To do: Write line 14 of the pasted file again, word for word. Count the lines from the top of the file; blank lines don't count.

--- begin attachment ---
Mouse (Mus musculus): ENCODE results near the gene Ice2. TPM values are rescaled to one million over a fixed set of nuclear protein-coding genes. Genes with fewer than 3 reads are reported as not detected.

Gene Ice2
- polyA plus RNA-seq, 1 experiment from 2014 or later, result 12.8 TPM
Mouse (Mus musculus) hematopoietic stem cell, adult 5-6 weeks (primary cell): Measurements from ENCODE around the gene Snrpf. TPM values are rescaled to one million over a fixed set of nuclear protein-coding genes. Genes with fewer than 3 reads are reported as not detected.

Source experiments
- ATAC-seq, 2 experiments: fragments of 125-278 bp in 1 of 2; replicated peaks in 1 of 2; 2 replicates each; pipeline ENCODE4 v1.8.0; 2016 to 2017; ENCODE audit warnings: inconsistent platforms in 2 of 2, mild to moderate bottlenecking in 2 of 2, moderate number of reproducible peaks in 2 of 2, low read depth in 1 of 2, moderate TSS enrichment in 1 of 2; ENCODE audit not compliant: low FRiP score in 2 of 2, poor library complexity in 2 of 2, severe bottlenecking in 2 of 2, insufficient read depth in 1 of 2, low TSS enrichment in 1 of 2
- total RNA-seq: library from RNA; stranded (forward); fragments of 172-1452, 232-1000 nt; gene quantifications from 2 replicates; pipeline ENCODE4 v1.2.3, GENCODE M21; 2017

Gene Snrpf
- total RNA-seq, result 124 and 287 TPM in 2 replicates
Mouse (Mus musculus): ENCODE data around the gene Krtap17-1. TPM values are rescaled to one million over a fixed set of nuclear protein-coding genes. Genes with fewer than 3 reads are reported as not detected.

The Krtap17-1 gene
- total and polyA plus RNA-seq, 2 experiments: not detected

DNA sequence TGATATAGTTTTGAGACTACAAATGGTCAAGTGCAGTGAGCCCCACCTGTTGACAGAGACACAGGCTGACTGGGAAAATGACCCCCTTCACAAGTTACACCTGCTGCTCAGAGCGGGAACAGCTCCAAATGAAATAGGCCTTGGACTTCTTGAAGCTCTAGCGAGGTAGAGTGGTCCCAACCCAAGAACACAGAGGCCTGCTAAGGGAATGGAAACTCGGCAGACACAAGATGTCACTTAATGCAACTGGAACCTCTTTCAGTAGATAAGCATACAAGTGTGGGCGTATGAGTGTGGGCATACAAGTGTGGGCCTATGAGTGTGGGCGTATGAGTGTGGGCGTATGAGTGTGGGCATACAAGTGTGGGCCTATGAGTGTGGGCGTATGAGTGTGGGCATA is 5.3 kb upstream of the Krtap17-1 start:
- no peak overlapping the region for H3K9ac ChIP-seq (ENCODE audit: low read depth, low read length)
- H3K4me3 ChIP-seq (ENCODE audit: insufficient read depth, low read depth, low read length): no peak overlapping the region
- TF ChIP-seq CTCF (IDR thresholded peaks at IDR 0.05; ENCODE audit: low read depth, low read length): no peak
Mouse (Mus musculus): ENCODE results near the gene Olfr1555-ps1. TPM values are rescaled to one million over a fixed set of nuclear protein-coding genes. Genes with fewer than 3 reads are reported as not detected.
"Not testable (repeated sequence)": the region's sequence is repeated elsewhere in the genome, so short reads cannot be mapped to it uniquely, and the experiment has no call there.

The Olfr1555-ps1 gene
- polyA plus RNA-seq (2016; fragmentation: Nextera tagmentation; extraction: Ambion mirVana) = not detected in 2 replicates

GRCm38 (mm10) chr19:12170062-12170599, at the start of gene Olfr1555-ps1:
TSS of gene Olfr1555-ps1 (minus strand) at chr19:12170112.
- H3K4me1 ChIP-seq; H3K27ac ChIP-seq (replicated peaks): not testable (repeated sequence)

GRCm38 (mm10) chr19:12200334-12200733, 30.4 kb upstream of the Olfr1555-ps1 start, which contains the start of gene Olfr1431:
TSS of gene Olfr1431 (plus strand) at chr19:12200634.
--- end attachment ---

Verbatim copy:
- no peak overlapping the region for H3K9ac ChIP-seq (ENCODE audit: low read depth, low read length)